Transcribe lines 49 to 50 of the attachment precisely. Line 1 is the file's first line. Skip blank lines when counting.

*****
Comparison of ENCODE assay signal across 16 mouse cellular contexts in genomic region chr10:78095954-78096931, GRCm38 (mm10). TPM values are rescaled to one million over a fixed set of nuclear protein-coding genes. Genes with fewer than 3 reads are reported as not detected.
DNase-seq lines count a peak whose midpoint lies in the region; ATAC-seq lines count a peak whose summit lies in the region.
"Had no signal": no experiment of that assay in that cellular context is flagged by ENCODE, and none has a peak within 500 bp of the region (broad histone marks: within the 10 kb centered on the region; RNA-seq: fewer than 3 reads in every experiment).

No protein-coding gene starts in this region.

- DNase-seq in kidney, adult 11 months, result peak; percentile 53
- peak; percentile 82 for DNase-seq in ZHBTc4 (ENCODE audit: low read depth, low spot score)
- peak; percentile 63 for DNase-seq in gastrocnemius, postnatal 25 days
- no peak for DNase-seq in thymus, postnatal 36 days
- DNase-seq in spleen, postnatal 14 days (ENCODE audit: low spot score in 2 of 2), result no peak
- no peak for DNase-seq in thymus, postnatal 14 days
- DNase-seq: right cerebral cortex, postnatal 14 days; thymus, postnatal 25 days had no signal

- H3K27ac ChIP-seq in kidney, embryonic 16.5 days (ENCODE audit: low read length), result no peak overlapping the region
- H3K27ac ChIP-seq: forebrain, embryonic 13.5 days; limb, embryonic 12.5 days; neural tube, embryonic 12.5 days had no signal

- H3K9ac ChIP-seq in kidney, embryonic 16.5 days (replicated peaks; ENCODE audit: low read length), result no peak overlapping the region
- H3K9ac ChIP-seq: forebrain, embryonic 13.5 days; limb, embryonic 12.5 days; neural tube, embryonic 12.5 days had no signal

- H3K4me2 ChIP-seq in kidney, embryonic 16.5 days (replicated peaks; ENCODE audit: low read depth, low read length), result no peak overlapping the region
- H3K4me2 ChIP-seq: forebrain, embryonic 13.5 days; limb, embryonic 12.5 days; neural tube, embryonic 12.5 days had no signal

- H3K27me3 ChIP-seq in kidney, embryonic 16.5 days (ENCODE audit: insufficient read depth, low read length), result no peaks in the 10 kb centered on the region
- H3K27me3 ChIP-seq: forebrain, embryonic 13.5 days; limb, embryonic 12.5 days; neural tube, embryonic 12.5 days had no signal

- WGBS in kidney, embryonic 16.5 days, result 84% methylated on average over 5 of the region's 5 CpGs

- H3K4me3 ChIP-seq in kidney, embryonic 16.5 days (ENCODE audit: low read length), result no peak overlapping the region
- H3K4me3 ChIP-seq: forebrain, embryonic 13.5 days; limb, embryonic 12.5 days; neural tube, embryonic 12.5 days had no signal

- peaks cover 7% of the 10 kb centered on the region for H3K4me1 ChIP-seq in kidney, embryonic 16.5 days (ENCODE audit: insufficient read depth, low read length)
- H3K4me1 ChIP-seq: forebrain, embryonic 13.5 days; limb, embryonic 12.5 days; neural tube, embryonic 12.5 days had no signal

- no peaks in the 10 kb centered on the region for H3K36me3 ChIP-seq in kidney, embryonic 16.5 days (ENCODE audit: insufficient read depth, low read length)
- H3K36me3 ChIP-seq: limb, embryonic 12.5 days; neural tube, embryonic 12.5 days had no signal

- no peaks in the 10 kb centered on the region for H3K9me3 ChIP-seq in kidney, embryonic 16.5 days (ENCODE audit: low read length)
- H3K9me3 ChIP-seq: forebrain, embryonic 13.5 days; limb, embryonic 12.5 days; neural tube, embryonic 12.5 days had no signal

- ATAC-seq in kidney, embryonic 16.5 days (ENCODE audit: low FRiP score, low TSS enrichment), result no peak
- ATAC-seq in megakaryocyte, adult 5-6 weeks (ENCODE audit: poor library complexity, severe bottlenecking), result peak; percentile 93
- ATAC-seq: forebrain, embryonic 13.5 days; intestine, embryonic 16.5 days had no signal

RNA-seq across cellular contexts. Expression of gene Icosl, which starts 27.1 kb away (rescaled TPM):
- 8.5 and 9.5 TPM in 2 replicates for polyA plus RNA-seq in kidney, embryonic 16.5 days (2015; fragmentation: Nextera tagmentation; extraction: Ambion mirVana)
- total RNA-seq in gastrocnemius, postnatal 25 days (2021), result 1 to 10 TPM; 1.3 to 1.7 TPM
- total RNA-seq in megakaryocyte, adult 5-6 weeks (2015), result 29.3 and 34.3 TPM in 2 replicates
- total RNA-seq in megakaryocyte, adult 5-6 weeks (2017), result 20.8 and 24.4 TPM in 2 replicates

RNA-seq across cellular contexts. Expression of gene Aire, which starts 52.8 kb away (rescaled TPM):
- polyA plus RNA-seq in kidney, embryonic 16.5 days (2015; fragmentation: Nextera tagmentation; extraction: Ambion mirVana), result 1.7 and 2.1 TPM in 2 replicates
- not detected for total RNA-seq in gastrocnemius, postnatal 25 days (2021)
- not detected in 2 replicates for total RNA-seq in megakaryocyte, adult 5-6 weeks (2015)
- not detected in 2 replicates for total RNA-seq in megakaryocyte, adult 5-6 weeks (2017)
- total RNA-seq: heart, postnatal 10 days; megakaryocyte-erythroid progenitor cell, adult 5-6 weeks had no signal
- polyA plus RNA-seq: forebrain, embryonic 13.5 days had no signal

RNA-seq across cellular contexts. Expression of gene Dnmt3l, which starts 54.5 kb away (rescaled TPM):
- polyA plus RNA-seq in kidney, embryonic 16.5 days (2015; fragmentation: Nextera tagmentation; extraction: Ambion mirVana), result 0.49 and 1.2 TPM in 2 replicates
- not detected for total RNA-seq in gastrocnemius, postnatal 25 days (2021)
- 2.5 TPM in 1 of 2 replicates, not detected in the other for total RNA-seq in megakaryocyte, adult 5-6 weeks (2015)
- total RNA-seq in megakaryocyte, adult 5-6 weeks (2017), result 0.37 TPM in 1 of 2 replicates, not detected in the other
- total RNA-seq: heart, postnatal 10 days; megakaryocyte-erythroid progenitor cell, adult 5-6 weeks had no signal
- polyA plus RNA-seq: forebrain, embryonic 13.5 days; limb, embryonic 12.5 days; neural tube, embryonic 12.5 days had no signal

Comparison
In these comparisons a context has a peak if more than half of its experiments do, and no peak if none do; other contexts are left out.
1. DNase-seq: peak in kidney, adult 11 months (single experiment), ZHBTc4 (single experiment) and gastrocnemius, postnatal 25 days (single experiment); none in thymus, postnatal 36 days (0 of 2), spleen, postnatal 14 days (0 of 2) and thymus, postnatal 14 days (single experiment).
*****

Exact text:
- total RNA-seq: heart, postnatal 10 days; megakaryocyte-erythroid progenitor cell, adult 5-6 weeks had no signal
- polyA plus RNA-seq: forebrain, embryonic 13.5 days; limb, embryonic 12.5 days; neural tube, embryonic 12.5 days had no signal